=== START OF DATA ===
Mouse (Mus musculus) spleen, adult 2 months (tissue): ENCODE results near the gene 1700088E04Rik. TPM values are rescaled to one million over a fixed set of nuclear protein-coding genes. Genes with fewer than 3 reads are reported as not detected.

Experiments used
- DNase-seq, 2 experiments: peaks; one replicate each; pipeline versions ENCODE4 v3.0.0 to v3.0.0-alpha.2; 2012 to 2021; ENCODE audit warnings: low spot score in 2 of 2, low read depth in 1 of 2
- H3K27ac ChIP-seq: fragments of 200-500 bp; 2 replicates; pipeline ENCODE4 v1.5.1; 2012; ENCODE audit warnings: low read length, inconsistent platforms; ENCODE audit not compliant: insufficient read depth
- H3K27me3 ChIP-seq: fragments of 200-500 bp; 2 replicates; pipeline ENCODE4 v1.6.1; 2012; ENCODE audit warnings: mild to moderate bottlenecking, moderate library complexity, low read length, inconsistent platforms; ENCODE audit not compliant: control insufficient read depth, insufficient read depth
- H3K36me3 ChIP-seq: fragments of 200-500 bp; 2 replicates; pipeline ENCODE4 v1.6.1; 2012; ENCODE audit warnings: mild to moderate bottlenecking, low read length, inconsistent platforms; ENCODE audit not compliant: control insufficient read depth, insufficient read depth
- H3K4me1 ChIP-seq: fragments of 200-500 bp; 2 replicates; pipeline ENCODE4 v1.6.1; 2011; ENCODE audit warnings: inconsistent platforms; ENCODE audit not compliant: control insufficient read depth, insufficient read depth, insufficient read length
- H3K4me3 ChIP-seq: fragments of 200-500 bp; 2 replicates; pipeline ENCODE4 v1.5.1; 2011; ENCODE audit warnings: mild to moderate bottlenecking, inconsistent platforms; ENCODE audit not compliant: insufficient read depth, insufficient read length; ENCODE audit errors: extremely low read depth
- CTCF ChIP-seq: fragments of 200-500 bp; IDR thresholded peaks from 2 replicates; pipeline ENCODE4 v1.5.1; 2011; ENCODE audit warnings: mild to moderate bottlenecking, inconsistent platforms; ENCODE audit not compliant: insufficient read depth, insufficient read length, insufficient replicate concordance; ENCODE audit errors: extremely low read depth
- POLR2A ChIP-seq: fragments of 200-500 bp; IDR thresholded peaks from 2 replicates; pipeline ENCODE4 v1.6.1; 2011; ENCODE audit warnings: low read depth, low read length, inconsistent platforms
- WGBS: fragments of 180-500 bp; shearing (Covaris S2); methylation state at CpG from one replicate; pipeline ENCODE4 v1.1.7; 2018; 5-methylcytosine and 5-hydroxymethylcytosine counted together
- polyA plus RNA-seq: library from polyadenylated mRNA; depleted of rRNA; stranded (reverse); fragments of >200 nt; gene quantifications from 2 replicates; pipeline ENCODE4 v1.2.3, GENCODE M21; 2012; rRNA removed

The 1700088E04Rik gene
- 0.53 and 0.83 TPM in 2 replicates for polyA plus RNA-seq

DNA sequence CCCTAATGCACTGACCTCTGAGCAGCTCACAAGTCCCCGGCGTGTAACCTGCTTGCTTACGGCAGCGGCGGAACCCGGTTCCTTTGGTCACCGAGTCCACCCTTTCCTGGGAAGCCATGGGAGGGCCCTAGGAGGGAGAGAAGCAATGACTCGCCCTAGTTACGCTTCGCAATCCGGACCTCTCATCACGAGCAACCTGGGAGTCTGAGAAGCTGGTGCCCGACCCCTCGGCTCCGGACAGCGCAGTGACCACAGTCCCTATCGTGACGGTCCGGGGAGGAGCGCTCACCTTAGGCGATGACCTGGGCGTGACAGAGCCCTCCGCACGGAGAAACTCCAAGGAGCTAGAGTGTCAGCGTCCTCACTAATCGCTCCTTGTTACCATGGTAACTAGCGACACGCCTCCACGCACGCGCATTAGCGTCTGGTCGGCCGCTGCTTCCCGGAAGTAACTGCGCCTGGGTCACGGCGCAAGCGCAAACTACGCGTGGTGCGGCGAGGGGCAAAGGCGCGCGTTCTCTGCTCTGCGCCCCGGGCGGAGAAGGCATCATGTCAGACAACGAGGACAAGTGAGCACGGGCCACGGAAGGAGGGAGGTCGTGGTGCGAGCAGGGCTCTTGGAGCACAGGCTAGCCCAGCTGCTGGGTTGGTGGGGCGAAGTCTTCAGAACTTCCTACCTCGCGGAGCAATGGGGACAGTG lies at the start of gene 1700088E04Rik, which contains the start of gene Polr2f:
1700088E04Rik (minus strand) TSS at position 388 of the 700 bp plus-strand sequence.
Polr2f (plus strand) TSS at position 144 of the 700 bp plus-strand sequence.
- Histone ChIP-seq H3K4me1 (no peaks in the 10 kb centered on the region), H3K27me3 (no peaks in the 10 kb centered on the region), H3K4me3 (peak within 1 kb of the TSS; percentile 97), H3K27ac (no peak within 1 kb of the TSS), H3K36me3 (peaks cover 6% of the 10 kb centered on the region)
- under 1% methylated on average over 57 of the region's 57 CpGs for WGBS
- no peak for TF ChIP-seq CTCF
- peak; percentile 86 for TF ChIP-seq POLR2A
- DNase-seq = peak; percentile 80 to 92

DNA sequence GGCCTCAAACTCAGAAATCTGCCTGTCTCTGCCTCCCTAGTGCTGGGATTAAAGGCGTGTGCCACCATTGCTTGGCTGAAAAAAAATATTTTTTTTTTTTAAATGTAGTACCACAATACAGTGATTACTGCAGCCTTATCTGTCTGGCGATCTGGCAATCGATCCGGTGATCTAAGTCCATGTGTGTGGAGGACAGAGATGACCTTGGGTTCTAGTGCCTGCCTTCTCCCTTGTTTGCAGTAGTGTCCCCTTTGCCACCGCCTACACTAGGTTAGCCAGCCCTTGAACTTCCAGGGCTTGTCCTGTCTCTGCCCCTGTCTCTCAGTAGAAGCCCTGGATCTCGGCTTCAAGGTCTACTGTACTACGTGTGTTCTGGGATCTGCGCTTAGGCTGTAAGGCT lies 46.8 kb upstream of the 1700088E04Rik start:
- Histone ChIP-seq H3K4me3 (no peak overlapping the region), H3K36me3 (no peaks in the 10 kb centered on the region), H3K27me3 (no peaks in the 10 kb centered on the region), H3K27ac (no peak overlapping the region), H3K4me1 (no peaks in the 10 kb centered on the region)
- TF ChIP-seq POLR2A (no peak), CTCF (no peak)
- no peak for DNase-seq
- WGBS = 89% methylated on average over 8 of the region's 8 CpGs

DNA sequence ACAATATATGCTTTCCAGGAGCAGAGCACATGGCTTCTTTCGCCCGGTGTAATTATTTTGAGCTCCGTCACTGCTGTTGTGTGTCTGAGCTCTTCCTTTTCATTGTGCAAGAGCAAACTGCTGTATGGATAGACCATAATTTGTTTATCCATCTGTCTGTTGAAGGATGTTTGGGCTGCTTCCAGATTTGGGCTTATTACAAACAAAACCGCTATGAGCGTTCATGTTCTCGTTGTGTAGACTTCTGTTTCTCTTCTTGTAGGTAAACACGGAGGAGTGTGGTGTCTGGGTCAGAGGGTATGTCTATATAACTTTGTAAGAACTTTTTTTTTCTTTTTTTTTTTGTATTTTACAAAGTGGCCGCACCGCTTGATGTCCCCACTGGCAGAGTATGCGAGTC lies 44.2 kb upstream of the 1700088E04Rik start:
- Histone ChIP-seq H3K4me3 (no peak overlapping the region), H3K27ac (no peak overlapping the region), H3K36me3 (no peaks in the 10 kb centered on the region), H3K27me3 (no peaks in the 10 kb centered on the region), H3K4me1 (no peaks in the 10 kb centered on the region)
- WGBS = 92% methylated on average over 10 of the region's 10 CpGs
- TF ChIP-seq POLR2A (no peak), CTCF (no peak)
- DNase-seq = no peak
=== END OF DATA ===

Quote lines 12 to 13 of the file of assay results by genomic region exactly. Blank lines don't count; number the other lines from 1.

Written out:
- polyA plus RNA-seq: library from polyadenylated mRNA; depleted of rRNA; stranded (reverse); fragments of >200 nt; gene quantifications from 2 replicates; pipeline ENCODE4 v1.2.3, GENCODE M21; 2012; rRNA removed

The 1700088E04Rik gene